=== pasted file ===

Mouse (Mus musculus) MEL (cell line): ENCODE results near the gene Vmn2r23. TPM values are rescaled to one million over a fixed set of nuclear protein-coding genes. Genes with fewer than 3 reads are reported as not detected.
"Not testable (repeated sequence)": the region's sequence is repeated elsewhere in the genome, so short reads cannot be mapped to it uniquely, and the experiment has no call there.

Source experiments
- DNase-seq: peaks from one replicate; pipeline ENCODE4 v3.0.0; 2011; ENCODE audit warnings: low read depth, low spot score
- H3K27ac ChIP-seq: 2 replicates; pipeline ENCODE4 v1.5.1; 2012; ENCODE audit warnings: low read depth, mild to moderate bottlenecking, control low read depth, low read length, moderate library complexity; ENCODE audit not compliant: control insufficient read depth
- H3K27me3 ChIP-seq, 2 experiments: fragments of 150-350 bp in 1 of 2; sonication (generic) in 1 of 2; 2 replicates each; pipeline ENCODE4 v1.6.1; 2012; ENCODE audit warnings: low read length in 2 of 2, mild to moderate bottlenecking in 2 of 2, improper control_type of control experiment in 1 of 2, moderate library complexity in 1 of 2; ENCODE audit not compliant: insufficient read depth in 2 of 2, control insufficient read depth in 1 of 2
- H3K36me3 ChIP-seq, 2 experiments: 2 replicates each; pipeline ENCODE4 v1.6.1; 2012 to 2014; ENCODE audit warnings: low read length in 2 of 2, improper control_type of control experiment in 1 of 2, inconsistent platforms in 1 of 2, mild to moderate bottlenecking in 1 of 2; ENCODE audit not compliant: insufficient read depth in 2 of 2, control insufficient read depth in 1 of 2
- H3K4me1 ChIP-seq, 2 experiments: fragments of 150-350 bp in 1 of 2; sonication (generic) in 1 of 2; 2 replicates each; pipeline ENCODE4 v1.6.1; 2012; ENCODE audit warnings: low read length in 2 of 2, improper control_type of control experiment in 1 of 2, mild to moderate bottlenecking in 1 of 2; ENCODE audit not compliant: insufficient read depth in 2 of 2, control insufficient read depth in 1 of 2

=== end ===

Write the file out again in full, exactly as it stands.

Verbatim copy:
Mouse (Mus musculus) MEL (cell line): ENCODE results near the gene Vmn2r23. TPM values are rescaled to one million over a fixed set of nuclear protein-coding genes. Genes with fewer than 3 reads are reported as not detected.
"Not testable (repeated sequence)": the region's sequence is repeated elsewhere in the genome, so short reads cannot be mapped to it uniquely, and the experiment has no call there.

Source experiments
- DNase-seq: peaks from one replicate; pipeline ENCODE4 v3.0.0; 2011; ENCODE audit warnings: low read depth, low spot score
- H3K27ac ChIP-seq: 2 replicates; pipeline ENCODE4 v1.5.1; 2012; ENCODE audit warnings: low read depth, mild to moderate bottlenecking, control low read depth, low read length, moderate library complexity; ENCODE audit not compliant: control insufficient read depth
- H3K27me3 ChIP-seq, 2 experiments: fragments of 150-350 bp in 1 of 2; sonication (generic) in 1 of 2; 2 replicates each; pipeline ENCODE4 v1.6.1; 2012; ENCODE audit warnings: low read length in 2 of 2, mild to moderate bottlenecking in 2 of 2, improper control_type of control experiment in 1 of 2, moderate library complexity in 1 of 2; ENCODE audit not compliant: insufficient read depth in 2 of 2, control insufficient read depth in 1 of 2
- H3K36me3 ChIP-seq, 2 experiments: 2 replicates each; pipeline ENCODE4 v1.6.1; 2012 to 2014; ENCODE audit warnings: low read length in 2 of 2, improper control_type of control experiment in 1 of 2, inconsistent platforms in 1 of 2, mild to moderate bottlenecking in 1 of 2; ENCODE audit not compliant: insufficient read depth in 2 of 2, control insufficient read depth in 1 of 2
- H3K4me1 ChIP-seq, 2 experiments: fragments of 150-350 bp in 1 of 2; sonication (generic) in 1 of 2; 2 replicates each; pipeline ENCODE4 v1.6.1; 2012; ENCODE audit warnings: low read length in 2 of 2, improper control_type of control experiment in 1 of 2, mild to moderate bottlenecking in 1 of 2; ENCODE audit not compliant: insufficient read depth in 2 of 2, control insufficient read depth in 1 of 2